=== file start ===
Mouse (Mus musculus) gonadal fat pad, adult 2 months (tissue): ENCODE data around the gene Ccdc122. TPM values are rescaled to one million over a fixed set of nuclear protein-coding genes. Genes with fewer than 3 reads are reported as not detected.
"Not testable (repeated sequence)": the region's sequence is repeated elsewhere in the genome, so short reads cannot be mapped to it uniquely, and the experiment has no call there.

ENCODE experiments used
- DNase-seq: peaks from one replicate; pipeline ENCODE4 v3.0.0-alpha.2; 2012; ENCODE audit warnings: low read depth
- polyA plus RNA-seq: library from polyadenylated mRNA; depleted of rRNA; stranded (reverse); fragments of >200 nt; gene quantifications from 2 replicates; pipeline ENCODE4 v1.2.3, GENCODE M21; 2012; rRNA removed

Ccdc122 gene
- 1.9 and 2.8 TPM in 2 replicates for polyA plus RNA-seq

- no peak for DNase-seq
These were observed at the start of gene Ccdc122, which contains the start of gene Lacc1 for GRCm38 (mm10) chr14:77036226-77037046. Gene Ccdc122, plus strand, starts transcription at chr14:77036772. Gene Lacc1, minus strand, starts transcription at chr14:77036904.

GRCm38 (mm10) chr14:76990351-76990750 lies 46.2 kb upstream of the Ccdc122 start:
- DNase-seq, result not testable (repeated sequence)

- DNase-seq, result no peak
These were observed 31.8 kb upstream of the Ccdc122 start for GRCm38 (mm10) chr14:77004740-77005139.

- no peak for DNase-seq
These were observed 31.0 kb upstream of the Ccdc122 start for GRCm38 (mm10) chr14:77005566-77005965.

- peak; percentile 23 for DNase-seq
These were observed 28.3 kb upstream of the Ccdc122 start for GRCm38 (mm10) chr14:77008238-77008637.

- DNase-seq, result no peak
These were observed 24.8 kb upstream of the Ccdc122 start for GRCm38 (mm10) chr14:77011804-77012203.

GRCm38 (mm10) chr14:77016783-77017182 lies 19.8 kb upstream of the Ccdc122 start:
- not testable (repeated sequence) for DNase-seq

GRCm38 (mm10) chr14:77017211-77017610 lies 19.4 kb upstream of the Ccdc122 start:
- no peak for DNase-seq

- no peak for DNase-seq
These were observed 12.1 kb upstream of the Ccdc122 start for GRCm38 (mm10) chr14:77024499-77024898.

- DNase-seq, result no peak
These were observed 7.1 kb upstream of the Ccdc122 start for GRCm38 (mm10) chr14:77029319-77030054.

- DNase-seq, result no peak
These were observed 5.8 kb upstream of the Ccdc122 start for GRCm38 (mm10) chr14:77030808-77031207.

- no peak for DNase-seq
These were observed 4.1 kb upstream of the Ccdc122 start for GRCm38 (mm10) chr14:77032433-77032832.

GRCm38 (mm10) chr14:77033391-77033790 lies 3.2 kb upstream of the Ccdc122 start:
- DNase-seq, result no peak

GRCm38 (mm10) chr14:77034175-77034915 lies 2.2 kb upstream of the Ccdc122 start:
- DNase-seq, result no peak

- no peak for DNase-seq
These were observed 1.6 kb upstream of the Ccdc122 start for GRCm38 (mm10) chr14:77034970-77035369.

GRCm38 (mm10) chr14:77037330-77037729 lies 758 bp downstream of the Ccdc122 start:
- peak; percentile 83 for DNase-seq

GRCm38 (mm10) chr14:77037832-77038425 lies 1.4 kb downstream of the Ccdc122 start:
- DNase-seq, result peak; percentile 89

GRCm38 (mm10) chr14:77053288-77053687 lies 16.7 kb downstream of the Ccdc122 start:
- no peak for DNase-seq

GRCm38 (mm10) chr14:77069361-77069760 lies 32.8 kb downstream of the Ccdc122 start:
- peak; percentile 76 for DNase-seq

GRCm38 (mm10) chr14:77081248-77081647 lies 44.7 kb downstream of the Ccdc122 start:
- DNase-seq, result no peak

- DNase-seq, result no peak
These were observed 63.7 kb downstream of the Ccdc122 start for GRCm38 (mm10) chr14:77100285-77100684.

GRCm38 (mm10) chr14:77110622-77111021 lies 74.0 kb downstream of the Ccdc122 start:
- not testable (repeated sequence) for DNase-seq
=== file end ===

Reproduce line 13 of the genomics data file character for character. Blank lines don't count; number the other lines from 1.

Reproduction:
These were observed 31.8 kb upstream of the Ccdc122 start for GRCm38 (mm10) chr14:77004740-77005139.